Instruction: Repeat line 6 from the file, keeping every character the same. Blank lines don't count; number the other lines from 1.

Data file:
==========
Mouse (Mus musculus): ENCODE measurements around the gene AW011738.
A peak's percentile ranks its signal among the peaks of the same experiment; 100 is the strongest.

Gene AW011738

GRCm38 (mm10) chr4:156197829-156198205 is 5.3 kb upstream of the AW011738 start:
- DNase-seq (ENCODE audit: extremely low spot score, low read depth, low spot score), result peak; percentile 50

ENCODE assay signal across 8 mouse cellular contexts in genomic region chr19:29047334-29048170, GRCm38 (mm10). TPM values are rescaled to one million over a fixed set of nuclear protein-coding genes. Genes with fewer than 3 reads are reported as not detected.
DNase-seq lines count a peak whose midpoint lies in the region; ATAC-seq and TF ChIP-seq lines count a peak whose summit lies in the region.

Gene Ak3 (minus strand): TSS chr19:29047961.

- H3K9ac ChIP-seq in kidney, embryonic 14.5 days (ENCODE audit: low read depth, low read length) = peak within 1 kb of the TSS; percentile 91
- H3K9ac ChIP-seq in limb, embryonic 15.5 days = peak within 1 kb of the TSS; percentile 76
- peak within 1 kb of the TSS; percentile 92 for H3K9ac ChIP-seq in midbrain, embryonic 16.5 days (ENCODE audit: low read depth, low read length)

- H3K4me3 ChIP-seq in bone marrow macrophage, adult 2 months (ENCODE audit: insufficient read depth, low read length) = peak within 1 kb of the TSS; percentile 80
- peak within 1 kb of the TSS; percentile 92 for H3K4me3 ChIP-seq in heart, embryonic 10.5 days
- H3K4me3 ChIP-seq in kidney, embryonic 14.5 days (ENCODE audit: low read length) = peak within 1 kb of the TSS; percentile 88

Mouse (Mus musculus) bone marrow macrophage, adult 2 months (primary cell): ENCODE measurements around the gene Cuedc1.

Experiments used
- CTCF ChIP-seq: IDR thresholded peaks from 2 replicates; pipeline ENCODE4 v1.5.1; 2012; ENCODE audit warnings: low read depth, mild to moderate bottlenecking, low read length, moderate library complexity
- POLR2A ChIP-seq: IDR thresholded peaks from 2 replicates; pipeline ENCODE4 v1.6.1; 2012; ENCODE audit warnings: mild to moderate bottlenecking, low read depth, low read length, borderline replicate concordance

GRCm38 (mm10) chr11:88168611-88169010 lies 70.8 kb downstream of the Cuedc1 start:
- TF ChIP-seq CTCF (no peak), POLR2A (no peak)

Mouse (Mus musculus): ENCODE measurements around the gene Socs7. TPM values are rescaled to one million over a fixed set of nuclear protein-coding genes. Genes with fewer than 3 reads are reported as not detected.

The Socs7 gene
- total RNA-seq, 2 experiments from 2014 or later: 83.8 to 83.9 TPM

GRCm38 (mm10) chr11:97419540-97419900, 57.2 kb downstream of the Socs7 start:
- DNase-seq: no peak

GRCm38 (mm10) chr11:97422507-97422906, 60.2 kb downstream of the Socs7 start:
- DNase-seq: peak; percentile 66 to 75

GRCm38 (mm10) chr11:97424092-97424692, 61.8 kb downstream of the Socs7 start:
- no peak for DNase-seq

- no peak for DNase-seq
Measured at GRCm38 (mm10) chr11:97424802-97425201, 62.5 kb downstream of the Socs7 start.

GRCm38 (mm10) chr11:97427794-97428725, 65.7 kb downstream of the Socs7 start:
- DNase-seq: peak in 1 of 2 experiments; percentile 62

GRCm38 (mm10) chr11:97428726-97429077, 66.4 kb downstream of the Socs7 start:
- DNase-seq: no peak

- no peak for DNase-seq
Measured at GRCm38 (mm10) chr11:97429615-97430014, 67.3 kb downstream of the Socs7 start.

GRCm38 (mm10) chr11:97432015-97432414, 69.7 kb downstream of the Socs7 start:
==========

ENCODE assay signal across 8 mouse cellular contexts in genomic region chr19:29047334-29048170, GRCm38 (mm10). TPM values are rescaled to one million over a fixed set of nuclear protein-coding genes. Genes with fewer than 3 reads are reported as not detected.